Kristen Fuller M.D. is a family medicine physician with a passion for mental health, NAMI Blog

If only a mother’s love

could have saved you,

been there to catch you fall 

tears stilled by the heavens 

to where now and forever,

you forever are­­

Beth Brown

My Forever Son: A Mother's Journey After Losing Her Son to Suicide

Parents of Suicides
Friends and Families of Suicides

These two online groups offer support, hope, and healing for parents, friends, and families of those bereaved by the suicide of a child.

Articles about POS & FFOS  

POS and FFOS groups are open 24 hours a day, 7 days a week, 365 days a year. They are both online support groups, and they are free. I joined POS, Parents of Suicides, early in my grief journey, about a month after Dylan, my son, died by suicide. These support groups for suicide survivors consist of other bereaved parents (for POS) and family and friends (for FFOS). PoS has been instrumental in providing me hope after losing my 20-year-old son to suicide, especially in the agony of acute grieving, especially in my first two years of grappling with even wanting to keep on keeping on. 


The Stripping Away of A Child to Suicide: Where and How I Found Hope in Early Grieving

Have you ever felt the rain coming–smelled the wetness coming, the watering of the earth and the growth of life? Or felt the impending storm, clouds dark and swirling, all life tucking away into shelter, if it can, to bear out the heavy rain and threatening weather?
Have you ever felt its cold sting against your skin, or been drenched in its sudden downpour? And have you ever just listened to the rain–pelting loudly on a rooftop or gentle and steady against a window pane?
When it’s gentle, I sleep well and peacefully listening to the rain. And a sky rumbling with thunder and sharp lightening in the distance brings a certain edge, but I still find peace and safety when I am under shelter.
When Dylan died by suicide 2 years and 9 months ago at age 20, I found myself not just caught in the viciousness of a storm beating down on me, around me, flooding me, winds violent and strong, shoving me down, beating me down, taking away life and substance and hearth and home–no, when my son was stripped away by suicide–by such personal pain that exceeded his will to live, I found myself in a dark, black as night sky ocean–no light whatsoever, no stars, no light, no one around me, only rushing waters, turbulent throes of enormous waves, one upon another, incessant, drowning–desperate, frantic, unable to breathe, and oh dear God, I couldn’t find my son.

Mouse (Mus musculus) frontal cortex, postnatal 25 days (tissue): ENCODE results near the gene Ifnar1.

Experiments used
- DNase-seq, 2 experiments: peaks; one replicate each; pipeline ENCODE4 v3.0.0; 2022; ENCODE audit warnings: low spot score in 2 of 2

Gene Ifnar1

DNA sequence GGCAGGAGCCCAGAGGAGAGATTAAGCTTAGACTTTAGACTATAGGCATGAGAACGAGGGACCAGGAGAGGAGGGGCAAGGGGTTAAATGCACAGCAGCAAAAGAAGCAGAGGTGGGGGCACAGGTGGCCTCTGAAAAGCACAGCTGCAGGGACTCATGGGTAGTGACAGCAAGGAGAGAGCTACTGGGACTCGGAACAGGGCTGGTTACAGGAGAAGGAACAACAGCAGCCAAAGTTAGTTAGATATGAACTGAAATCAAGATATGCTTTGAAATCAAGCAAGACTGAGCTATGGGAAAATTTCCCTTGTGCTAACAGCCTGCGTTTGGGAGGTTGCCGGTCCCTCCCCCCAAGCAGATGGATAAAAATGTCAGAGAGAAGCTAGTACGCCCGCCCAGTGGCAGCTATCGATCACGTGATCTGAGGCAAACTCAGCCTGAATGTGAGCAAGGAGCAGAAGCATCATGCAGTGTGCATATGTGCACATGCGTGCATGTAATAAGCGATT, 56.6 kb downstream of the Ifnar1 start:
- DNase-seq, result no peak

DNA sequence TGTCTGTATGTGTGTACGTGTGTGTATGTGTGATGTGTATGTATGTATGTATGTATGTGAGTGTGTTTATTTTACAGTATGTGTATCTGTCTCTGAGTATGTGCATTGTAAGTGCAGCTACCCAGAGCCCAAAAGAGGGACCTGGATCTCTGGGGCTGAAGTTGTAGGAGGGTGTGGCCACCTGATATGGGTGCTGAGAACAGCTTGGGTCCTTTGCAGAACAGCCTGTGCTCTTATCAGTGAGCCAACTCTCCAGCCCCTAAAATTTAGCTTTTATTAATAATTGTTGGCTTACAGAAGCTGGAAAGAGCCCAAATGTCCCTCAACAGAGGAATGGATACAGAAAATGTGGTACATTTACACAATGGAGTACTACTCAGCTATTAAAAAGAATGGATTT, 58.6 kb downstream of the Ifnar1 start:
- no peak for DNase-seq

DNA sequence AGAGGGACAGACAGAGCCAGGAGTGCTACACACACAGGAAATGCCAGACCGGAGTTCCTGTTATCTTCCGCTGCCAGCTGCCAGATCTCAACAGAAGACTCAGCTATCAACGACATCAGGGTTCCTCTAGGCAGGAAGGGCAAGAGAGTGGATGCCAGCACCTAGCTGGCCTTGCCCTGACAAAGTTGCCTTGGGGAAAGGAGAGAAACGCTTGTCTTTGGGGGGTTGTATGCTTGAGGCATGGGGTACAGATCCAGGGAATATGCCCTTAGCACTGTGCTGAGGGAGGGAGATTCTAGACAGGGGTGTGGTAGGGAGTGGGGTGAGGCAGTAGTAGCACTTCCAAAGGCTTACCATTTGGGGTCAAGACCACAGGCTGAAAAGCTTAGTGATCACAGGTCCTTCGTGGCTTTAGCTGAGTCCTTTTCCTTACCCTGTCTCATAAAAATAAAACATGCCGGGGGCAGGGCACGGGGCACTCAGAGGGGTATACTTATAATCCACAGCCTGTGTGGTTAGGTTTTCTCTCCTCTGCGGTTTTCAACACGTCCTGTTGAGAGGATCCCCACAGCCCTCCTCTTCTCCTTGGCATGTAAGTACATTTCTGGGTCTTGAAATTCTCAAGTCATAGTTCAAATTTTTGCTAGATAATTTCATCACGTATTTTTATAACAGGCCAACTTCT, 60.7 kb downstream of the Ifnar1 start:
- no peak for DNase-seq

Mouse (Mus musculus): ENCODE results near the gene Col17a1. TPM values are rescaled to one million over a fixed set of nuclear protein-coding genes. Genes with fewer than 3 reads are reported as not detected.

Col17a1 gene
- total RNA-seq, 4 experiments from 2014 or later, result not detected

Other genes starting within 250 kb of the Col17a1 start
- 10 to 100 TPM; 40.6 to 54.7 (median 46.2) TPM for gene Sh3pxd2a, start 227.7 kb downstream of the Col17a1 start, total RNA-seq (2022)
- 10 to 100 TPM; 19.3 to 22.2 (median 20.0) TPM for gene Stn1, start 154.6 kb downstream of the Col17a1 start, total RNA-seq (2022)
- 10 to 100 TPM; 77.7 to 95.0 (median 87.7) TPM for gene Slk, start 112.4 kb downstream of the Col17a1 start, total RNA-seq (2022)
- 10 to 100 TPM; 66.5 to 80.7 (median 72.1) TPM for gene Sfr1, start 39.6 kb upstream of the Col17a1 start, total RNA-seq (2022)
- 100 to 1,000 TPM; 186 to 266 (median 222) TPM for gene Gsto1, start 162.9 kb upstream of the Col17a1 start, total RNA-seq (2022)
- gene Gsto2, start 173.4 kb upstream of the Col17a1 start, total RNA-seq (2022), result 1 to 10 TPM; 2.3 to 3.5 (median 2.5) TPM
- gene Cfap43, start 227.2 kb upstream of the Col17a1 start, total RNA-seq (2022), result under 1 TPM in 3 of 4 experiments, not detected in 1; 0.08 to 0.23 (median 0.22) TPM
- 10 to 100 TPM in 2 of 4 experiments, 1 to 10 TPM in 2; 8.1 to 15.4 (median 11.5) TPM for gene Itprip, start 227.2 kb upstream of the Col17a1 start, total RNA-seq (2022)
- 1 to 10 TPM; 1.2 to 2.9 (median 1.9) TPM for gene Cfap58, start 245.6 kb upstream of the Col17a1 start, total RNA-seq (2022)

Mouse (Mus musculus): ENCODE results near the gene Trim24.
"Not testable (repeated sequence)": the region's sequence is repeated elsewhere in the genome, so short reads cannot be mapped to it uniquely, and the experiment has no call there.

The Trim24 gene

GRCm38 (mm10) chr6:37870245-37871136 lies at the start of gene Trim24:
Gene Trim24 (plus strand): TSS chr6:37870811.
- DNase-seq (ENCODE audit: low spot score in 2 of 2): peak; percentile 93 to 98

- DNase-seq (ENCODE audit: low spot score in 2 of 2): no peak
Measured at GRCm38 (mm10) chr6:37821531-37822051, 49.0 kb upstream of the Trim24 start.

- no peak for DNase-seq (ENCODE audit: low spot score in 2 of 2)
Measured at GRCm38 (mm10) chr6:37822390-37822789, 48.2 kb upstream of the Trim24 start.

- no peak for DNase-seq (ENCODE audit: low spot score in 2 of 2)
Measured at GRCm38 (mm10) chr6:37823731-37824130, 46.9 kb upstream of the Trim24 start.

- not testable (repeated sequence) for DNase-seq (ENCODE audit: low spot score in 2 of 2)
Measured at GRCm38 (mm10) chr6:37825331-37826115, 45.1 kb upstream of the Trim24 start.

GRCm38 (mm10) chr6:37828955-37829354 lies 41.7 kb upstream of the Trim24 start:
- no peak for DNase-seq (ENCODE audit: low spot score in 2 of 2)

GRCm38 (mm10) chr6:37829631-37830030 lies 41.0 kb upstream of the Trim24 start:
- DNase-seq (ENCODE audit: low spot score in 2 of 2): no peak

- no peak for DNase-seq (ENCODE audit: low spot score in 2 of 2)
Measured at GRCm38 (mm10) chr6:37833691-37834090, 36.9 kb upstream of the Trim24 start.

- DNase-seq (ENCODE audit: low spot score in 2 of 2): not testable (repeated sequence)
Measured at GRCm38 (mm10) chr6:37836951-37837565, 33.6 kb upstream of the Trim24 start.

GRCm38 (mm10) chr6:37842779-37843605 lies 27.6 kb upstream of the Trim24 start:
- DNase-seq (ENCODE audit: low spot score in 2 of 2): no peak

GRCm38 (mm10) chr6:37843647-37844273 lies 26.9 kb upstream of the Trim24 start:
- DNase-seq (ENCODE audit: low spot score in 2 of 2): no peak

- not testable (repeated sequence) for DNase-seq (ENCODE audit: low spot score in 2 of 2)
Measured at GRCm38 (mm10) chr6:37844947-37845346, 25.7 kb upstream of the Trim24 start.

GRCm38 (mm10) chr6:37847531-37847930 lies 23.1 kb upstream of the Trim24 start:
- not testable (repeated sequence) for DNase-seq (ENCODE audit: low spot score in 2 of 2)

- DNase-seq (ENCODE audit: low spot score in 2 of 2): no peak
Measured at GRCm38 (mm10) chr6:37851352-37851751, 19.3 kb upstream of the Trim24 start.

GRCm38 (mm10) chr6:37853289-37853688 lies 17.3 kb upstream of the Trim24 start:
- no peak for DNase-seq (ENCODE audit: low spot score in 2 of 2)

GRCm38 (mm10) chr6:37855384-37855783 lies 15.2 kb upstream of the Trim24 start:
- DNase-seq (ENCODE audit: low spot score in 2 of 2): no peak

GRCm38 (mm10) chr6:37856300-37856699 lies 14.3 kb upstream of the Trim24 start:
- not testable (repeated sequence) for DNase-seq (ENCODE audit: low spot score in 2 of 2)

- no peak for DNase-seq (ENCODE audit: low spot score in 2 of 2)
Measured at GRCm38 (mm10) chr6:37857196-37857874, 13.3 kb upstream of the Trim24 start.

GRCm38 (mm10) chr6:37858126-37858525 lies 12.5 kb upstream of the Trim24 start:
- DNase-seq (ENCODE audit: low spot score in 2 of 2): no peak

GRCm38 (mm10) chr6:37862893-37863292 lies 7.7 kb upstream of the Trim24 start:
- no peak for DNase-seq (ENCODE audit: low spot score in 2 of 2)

No shelter, no boat, no ship, nothing of life, only the depths of the Black Sea, drowning, screaming, gasping, wailing in the storm, the storm screaming and wailing, all of me dying.
I still do not know how it is I lived through the storm and my child did not. I do not know how I got there in the great vastness of the middle of the ocean in the middle of timeless dark and infinite pain. But when I could take a breath and came up from the murky waters, I could not find my son.
Down I went–up I came, tossing, churning, helpless, nothing to hold onto, and what couldn’t be–that I could not find my child.
I do not know how I found Parents of Suicides (an online closed support group for bereaved parents), save to say I was frantically searching the Internet for anything that might offer insight—hope, an answer to the why of what seems a senseless death. I searched “suicide,” “suicide survivor,” “mother of a suicide,” “losing a child to suicide,” and numerous other combinations. I had no words at this early point in my grief, no ability to listen, to speak, to comprehend, to stay present, to live.
But at some point, somehow, I stumbled upon Parents of Suicide and found myself in and amongst other parents the world over who had lost their son or daughter to suicide. I found something in this private online support group to keep me afloat in that storm and I was too tired and too in shock to do anything save ride out the waves of my life’s greatest storm. Parents of Suicides came alongside me and offered me refuge, albeit it in amongst my gasps and screams in the midst of the rolling tidal waves, wave after wave after wave, drowning me in the sorrow of the ocean of grieving.